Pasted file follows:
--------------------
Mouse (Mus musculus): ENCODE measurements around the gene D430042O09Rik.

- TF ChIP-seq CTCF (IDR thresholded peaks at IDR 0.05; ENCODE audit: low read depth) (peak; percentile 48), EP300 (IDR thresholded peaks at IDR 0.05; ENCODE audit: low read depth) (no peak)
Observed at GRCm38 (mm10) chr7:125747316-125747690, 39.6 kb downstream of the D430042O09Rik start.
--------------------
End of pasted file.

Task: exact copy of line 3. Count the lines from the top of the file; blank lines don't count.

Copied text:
Observed at GRCm38 (mm10) chr7:125747316-125747690, 39.6 kb downstream of the D430042O09Rik start.